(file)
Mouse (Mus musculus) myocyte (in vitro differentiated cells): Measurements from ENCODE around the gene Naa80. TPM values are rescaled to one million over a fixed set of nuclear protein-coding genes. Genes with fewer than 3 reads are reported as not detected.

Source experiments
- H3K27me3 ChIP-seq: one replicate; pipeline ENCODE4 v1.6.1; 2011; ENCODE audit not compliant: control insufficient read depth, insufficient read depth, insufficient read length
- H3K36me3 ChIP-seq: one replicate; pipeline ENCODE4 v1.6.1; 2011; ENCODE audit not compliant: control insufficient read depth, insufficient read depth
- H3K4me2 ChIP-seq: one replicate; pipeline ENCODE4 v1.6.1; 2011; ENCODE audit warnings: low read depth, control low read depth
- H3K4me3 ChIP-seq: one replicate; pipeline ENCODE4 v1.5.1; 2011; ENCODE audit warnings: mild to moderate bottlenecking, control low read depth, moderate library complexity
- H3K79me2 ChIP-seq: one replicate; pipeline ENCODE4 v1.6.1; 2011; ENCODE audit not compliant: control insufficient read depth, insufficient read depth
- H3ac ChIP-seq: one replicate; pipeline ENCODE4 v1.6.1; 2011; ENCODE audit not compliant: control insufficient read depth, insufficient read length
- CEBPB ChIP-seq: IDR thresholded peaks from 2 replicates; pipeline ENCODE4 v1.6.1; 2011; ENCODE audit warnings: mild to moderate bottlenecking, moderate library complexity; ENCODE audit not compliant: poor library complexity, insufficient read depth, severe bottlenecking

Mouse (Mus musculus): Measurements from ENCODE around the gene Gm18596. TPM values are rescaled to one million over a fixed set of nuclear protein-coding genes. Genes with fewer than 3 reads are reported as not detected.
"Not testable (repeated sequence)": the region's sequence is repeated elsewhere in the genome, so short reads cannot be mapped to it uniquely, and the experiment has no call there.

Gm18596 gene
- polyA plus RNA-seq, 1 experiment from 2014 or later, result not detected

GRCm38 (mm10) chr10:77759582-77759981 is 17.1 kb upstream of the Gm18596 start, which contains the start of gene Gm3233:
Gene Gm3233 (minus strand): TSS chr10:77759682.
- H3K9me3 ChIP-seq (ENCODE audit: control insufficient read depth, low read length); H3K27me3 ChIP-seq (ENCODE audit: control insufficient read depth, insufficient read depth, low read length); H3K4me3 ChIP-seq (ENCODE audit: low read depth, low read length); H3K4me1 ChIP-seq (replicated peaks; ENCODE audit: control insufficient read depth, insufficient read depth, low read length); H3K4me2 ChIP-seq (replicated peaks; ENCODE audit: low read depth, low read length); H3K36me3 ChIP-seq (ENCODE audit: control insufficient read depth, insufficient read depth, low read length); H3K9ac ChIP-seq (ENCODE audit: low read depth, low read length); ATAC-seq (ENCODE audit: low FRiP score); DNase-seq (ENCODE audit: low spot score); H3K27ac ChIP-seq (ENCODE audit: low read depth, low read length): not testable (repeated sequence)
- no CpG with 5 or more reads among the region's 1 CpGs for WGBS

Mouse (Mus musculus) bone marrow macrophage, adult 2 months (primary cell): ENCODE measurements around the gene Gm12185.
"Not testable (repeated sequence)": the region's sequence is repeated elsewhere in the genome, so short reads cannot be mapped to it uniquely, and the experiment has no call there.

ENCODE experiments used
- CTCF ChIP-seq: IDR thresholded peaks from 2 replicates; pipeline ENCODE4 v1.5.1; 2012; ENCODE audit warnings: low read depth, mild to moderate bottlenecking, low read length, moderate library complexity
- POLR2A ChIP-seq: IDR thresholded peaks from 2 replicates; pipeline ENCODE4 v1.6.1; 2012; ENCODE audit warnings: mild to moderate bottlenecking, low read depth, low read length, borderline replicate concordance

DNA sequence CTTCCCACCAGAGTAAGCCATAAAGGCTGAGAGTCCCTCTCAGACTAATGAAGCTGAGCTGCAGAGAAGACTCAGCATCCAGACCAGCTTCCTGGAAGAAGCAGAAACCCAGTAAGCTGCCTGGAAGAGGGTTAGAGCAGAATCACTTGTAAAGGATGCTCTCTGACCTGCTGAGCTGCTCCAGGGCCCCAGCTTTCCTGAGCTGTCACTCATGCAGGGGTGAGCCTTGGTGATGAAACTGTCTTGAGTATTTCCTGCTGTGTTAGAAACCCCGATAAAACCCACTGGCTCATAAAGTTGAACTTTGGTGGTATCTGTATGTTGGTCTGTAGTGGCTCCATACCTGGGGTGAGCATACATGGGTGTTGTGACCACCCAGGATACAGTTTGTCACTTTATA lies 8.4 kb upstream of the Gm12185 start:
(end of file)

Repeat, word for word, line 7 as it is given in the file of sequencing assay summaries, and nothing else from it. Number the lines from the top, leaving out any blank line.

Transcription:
- H3K79me2 ChIP-seq: one replicate; pipeline ENCODE4 v1.6.1; 2011; ENCODE audit not compliant: control insufficient read depth, insufficient read depth